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Beast-Men and War-Torn Battlefields

The Second World War brought forth death on a massive scale, planet-wide carnage, and the atomic bomb. It also brought forth a number of reports of savage man-beasts. Two stand-out cases came from the former Soviet Union, one in 1941 and the other in 1944. The source of the first account was a respected figure in the Medical Service arm of the Soviet Army: Lt. Col. V.S. Karapetyan. The location was, rather notably, not at all far from the Caucasus Mountains, from where numerous reports have surfaced of the Bigfoot-like Almasty. For around twelve weeks, Karapetyan and his unit were stationed at Buynaksk, in the Republic of Dagestan, doing their utmost to lessen the alarming expansions across Europe by the Nazis. On one particular morning, and quite out of the blue, a Buynaksk-based police officer visited Karapetyan’s camp and shared with him some astonishing news.

High in the surrounding, cold peaks, a man had been captured by local villagers. This was not a normal man, however. Rather intriguingly, he was described as an espionage agent in “disguise.” It was a description that puzzled Karapetyan – at least, until he saw the man up close and personal, in an old barn, where he was being held, and then realized it was actually a very apt description. Karapetyan related the following, astounding words:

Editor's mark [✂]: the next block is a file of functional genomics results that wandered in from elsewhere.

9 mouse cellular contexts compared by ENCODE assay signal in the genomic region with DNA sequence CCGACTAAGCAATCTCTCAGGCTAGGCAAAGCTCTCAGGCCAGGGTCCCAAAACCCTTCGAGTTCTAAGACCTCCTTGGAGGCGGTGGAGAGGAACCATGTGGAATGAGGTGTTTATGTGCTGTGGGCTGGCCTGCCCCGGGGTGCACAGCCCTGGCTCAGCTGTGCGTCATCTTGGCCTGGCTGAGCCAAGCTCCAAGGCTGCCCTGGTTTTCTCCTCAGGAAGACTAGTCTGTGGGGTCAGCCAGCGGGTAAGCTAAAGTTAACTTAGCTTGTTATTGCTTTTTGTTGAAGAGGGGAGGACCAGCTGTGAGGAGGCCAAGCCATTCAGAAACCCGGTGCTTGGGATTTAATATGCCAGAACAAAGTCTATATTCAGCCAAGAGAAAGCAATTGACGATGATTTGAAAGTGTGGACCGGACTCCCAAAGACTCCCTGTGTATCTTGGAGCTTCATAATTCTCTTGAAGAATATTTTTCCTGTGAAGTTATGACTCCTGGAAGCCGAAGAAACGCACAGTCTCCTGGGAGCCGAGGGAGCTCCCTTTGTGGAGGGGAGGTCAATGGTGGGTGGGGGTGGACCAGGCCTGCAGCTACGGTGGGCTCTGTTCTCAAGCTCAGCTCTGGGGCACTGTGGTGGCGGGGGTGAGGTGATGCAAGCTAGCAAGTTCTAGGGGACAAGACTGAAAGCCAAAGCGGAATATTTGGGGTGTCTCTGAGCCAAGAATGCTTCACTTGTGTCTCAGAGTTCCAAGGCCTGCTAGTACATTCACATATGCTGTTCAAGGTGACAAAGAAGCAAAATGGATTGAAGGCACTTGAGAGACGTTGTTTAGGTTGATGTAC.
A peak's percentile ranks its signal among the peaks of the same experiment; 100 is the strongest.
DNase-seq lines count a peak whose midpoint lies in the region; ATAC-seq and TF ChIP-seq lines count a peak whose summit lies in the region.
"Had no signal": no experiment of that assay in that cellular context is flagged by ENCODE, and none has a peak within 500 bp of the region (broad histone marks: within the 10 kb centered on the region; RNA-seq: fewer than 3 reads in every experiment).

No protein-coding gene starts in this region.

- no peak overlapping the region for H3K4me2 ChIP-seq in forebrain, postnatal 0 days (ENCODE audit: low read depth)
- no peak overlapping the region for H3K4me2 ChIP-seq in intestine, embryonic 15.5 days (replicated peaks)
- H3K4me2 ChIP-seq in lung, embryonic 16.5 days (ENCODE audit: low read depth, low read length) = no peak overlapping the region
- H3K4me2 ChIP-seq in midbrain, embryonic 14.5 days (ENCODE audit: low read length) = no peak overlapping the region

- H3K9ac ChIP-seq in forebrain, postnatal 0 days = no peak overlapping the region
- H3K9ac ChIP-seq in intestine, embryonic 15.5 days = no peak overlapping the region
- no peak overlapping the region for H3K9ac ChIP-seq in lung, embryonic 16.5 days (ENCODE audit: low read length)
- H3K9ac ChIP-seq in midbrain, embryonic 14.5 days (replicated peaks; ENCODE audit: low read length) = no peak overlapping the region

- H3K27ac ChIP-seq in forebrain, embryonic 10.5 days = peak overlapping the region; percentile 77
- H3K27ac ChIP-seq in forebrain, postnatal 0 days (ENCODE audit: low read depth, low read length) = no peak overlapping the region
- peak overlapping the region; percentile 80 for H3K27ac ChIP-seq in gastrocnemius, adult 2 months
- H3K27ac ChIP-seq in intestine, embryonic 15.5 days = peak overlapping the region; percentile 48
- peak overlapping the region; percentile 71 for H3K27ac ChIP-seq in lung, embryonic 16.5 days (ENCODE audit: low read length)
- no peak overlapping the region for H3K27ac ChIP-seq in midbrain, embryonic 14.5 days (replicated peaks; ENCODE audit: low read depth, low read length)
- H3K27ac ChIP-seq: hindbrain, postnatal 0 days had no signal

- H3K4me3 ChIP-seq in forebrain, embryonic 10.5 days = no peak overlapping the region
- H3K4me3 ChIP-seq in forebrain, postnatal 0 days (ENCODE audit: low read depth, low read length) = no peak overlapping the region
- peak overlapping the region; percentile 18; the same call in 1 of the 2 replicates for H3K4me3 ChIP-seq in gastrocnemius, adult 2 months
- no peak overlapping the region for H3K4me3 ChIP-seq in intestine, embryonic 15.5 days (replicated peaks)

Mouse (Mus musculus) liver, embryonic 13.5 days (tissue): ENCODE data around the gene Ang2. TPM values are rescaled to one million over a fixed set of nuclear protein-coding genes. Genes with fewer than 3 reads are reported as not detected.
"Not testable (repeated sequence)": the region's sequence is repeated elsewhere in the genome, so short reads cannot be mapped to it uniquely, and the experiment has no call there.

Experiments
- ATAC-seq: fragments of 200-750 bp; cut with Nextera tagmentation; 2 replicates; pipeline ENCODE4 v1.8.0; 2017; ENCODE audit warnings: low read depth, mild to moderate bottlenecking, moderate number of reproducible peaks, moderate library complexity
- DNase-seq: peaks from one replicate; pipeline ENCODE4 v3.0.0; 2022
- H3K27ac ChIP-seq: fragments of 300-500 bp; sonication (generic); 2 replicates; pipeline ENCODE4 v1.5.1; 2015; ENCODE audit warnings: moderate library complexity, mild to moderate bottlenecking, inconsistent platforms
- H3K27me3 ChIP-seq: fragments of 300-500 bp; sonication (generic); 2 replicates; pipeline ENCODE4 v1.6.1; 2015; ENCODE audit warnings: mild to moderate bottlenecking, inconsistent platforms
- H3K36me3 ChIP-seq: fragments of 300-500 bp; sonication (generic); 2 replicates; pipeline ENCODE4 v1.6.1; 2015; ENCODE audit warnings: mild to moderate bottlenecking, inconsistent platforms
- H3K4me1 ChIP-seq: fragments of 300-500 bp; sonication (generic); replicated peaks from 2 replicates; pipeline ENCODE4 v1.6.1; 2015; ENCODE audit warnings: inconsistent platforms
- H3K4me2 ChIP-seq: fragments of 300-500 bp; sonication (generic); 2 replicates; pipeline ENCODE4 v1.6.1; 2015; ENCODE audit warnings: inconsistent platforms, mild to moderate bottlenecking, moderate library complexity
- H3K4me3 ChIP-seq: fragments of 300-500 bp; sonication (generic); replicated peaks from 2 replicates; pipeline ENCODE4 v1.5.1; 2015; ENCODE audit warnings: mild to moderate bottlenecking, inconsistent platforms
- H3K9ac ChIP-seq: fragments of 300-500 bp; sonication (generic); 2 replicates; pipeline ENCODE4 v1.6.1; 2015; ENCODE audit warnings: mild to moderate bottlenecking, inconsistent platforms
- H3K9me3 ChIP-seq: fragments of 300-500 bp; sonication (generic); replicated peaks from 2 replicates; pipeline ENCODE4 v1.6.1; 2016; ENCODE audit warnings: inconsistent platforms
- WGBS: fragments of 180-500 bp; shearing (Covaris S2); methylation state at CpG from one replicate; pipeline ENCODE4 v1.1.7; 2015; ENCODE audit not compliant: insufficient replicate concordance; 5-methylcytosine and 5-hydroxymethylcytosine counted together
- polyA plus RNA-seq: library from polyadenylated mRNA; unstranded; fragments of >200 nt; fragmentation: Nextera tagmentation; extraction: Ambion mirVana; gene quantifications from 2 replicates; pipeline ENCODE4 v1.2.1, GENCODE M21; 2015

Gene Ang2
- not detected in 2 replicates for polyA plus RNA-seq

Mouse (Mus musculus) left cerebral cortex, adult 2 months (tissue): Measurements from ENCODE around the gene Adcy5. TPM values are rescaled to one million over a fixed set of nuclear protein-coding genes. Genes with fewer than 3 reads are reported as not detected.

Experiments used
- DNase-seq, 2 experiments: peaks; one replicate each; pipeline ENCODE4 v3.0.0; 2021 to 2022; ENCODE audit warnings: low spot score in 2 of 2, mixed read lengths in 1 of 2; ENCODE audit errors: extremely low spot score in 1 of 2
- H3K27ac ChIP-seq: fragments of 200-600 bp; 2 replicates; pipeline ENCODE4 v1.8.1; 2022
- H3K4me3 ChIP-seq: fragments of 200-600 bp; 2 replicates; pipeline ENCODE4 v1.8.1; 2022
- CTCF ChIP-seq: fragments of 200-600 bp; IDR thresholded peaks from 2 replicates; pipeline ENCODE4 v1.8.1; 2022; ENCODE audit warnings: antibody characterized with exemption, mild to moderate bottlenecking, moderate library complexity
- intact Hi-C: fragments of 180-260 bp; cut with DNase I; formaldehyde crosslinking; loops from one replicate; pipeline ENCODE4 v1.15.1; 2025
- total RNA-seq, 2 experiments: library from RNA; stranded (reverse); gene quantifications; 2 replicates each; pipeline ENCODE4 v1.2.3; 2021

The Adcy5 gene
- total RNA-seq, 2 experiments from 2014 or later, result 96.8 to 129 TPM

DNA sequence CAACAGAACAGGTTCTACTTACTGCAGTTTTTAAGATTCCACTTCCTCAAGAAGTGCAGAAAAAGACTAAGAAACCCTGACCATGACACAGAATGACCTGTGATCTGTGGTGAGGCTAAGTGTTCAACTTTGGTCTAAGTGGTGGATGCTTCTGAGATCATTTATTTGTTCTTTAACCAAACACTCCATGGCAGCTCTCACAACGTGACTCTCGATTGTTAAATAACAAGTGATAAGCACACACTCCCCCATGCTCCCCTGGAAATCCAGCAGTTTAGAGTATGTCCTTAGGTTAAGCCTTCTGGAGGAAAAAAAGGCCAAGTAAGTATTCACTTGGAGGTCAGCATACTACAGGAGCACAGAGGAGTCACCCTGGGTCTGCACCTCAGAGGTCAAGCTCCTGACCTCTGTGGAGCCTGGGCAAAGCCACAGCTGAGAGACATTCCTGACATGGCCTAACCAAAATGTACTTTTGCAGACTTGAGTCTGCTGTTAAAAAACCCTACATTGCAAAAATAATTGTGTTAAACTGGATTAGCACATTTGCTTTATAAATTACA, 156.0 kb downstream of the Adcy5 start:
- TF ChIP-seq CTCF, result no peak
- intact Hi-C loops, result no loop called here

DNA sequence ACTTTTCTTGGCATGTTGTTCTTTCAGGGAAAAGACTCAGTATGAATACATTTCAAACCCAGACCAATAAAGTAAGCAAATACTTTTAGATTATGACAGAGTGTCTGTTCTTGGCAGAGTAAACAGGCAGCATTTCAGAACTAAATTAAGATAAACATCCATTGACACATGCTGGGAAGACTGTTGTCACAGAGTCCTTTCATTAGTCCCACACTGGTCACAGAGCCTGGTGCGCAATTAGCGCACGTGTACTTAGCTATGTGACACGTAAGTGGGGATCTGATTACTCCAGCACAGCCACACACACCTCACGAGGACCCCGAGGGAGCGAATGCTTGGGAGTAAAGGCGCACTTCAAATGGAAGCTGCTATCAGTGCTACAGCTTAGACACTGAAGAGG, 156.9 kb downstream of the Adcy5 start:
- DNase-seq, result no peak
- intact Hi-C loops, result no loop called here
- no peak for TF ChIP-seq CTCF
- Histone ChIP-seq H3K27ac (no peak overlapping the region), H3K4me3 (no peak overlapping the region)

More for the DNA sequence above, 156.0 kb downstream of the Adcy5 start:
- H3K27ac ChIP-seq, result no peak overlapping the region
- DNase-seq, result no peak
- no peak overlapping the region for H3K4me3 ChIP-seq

“I can still see the creature as it stood before me, a male, naked and bare-footed. And it was doubtlessly a man, because its entire shape was human. The chest, back, and shoulders, however, were covered with shaggy hair of a dark brown color (it is noteworthy that all the local inhabitants had black hair). This fur of his was much like that of a bear, and 2 to 3 centimeters long. The fur was thinner and softer below the chest. His wrists were crude and sparsely covered with hair. The palms of his hands and soles of his feet were free of hair. But the hair on his head reached to his shoulders partly covering his forehead. The hair on his head, moreover, felt very rough to the hand. He had no beard or moustache, though his face was completely covered with a light growth of hair. The hair around his mouth was also short and sparse.

“The man stood absolutely straight with his arms hanging, and his height was above the average – about 180 cm. He stood before me like a giant, his mighty chest thrust forward. His fingers were thick, strong, and exceptionally large. On the whole, he was considerably bigger than any of the local inhabitants. His eyes told me nothing. They were dull and empty – the eyes of an animal. And he seemed to me like an animal and nothing more.

“As I learned, he had accepted no food or drink since he was caught. He had asked for nothing and said nothing. When kept in a warm room he sweated profusely. While I was there, some water and then some food (bread) was brought up to his mouth; and someone offered him a hand, but there was no reaction. I gave the verbal conclusion that this was no disguised person, but a wild man of some kind. Then I returned to my unit and never heard of him again.”